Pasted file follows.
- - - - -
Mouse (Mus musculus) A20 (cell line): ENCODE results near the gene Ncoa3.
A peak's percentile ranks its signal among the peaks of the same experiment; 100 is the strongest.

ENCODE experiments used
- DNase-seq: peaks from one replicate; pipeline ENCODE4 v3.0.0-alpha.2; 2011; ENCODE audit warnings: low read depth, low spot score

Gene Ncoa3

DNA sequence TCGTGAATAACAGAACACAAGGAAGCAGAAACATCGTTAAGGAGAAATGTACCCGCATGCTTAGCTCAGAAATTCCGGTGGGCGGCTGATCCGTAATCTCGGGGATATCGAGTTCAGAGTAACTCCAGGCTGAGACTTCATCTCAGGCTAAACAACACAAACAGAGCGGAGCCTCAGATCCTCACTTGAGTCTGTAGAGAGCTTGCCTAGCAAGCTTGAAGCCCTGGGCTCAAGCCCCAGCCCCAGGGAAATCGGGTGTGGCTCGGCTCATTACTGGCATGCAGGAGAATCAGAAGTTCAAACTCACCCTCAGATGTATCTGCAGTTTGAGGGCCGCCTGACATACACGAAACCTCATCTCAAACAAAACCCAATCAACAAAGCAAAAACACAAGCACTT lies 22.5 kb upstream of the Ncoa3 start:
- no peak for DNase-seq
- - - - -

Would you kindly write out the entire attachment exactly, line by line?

Mouse (Mus musculus) A20 (cell line): ENCODE results near the gene Ncoa3.
A peak's percentile ranks its signal among the peaks of the same experiment; 100 is the strongest.

ENCODE experiments used
- DNase-seq: peaks from one replicate; pipeline ENCODE4 v3.0.0-alpha.2; 2011; ENCODE audit warnings: low read depth, low spot score

Gene Ncoa3

DNA sequence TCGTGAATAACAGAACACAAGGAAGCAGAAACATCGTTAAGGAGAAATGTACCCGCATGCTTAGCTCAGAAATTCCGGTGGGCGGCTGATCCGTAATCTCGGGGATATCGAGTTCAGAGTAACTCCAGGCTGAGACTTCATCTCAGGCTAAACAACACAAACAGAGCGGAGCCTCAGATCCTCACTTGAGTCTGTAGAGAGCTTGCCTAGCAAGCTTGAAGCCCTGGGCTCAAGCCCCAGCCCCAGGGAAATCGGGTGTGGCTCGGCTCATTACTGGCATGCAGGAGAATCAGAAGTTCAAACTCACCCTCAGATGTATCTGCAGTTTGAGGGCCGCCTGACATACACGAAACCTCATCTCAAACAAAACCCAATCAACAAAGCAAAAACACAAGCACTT lies 22.5 kb upstream of the Ncoa3 start:
- no peak for DNase-seq